It came down, as football always does, to a handful of moments: the inner face of a post, a deflected clearance, a miscommunication on a back-pass, the angle and spin on a corner kick.
As the bronze medal match between the Matildas and the United States heaved and tossed through the dense Kashima night, millions of fans around Australia – and around the world – hung on each of those pregnant junctures; the ones on which sport so often ricochets and spirals off into multiple futures.
Social media was a cascading wall of noise as people spilled their reactions to every shot and save into the universe. Locked-down television viewers threw up their hands and yelled into empty rooms as fouls were given or ignored. Families squealed and screamed as Ballon d’Or winner Megan Rapinoe opened the scoring with – what else – an Olimpico goal, while Matildas captain Sam Kerr became Australia’s all-time leading goalscorer with a fizzing shot too powerful for a strong hand to stop.
We gasped and groaned as Alanna Kennedy’s failed clearance fell despairingly into Rapinoe’s path for a volley to take the lead. We clenched our fists and bit our lips as Emily van Egmond almost ran the ball into her own net. We held our palms together in prayer as a penalty call was sent to VAR and felt ourselves exhale as it was waved away.
Even though we were 3-1 down at half-time – even though we had been squeezed out of our rhythm – there was never a feeling of defeat. Remember the Great Britain game, we told ourselves; remember that we never say die. Those bright yellow shirts were the first out of the changing-room. Unfinished business, the players had said: we are not leaving until we are done. And we believed them.
We sat on our hands as Kennedy misjudged a back-pass to Teagan Micah and wrinkled our noses as Carli Lloyd scored her second of the match. We pumped the air as Caitlin Foord’s header pulled us back to 4-2. We repeated Gustavsson’s “game-changers” mantra as substitutes were made by both sides on the hour: the USA introducing current stars in Rose Lavelle and Tobin Heath, Australia introducing future ones in Mary Fowler, Kyra Cooney-Cross and Courtney Nevin.
We flicked our gaze to the clock as the minutes ebbed away. More substitutes, more hasty passes, more freakish moments. The 89th minute arrives, just as it did in that miraculous quarter-final, and Emily Gielnik picks the ball up 35-yards out. The sea of US defenders biblically parts as she unleashes a strike into the far corner: 4-3. We couldn’t do it again … could we?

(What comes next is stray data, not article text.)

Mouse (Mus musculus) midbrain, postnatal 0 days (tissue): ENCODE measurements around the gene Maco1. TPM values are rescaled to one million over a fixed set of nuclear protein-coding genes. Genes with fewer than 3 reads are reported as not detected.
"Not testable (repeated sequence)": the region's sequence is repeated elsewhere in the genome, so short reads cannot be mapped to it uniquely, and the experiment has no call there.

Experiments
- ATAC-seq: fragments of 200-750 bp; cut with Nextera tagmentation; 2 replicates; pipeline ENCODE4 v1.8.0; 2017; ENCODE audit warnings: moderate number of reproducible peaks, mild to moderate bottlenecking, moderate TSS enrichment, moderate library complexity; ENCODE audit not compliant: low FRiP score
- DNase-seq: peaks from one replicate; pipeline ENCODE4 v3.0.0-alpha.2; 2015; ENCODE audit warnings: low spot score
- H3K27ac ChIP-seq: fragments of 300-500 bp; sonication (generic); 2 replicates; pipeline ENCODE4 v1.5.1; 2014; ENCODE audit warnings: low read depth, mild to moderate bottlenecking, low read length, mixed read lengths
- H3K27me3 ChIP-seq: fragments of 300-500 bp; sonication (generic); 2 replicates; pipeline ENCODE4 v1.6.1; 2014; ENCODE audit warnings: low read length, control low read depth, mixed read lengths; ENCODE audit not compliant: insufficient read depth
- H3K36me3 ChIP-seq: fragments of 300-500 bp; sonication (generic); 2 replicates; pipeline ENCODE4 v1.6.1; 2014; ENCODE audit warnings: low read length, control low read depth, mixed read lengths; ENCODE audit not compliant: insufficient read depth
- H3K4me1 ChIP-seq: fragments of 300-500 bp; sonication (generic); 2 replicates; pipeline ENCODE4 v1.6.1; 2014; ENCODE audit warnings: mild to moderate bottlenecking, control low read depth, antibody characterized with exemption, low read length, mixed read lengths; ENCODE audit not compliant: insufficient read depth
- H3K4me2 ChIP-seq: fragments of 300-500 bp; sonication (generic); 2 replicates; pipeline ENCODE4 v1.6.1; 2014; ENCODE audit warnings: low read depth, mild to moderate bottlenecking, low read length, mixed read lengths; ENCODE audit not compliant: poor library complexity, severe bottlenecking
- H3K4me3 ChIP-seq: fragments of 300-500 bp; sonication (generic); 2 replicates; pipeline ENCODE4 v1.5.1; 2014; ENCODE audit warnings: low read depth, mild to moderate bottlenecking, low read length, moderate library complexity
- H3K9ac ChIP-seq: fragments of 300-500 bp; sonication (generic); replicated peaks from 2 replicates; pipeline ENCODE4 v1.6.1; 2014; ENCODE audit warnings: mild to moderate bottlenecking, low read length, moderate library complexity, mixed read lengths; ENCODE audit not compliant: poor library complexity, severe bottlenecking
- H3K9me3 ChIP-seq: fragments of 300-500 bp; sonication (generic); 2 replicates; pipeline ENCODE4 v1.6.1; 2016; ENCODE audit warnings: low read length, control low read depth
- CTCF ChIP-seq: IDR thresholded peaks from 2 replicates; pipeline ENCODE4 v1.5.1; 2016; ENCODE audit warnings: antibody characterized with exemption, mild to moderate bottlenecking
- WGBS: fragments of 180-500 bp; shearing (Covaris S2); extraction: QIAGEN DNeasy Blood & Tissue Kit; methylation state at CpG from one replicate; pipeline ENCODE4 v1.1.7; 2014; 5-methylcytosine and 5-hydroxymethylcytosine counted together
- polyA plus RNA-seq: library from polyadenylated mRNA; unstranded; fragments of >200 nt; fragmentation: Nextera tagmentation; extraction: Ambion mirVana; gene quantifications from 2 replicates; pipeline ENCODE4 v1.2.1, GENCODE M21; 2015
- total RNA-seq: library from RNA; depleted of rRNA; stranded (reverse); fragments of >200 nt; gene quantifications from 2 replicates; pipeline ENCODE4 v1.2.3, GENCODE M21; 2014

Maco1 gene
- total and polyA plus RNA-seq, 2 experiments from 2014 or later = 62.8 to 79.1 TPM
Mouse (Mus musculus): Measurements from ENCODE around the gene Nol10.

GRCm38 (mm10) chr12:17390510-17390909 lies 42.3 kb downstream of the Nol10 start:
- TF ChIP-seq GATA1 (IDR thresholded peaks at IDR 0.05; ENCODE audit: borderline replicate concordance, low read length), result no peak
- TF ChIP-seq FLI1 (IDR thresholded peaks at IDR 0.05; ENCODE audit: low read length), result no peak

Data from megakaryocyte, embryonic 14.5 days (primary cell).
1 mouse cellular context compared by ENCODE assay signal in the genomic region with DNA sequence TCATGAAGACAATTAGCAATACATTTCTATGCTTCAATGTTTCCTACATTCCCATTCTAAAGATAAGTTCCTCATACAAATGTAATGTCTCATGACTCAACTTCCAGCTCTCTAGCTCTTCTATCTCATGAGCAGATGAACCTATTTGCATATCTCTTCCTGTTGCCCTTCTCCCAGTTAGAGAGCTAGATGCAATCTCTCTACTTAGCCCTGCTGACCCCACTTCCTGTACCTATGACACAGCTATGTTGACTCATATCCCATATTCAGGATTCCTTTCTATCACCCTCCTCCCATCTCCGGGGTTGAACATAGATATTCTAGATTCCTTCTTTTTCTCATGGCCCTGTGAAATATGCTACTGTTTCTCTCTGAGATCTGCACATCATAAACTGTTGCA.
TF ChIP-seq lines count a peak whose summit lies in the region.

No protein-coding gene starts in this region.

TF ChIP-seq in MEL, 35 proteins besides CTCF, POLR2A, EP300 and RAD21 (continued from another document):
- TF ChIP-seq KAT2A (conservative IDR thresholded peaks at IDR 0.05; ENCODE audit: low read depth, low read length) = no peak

Our bodies tense and our lungs heave and our eyes flick from frenzied play to final gasping seconds. Australia have been throwing themselves forward: all it takes is one moment. The ball comes off a player and squirms out for a corner. The players flit around the referee, arguing the point, but the full-time whistle unexpectedly rings out. It was, in the end, an anti-climactic end to a game – and a tournament – tumbling with the kind of emotion that sport so often provides.
And we were there, with them, through it all. From the opening game against New Zealand to this arresting bronze medal match, the Matildas have captivated the country whose crest they boast proudly on their chests. In the space of five months – from those early five-goal drubbings in April to this fourth-placed Olympic finish – Australia’s women’s national team have not only made sporting history, they have become the conductor of our collective emotional orchestra; an idea around which a nation can unite.
In the midst of endless lockdowns and state-based slinging matches, we have watched them, in ever-growing numbers, become a group of women we ourselves aspire to be: collaborative, diverse, humble, determined, joyous. They are now also the most-watched women’s sports team in Australian television history, capturing the imaginations of millions across the country, including generations whose future paths have been opened by these six games in Tokyo.
They may not be leaving with a medal, but this Olympic campaign has been a success for the Matildas – not so much for what they did on the pitch, perhaps, but for what they did back home. As head coach Tony Gustavsson so aptly put it: “You don’t remember what someone said, you don’t remember what they did, but you will definitely remember how you made them feel.
“You can win different things in life: you can win trophies and you can win the hearts of people. I think one of the reasons why those viewers [are] sky-high in terms of numbers is that they show that they were their crest on their chest and always give their best. The passion and the belief and what lives in this team in terms of the ‘never say die’ attitude means we connect with a lot of hearts out there and they deserve that.”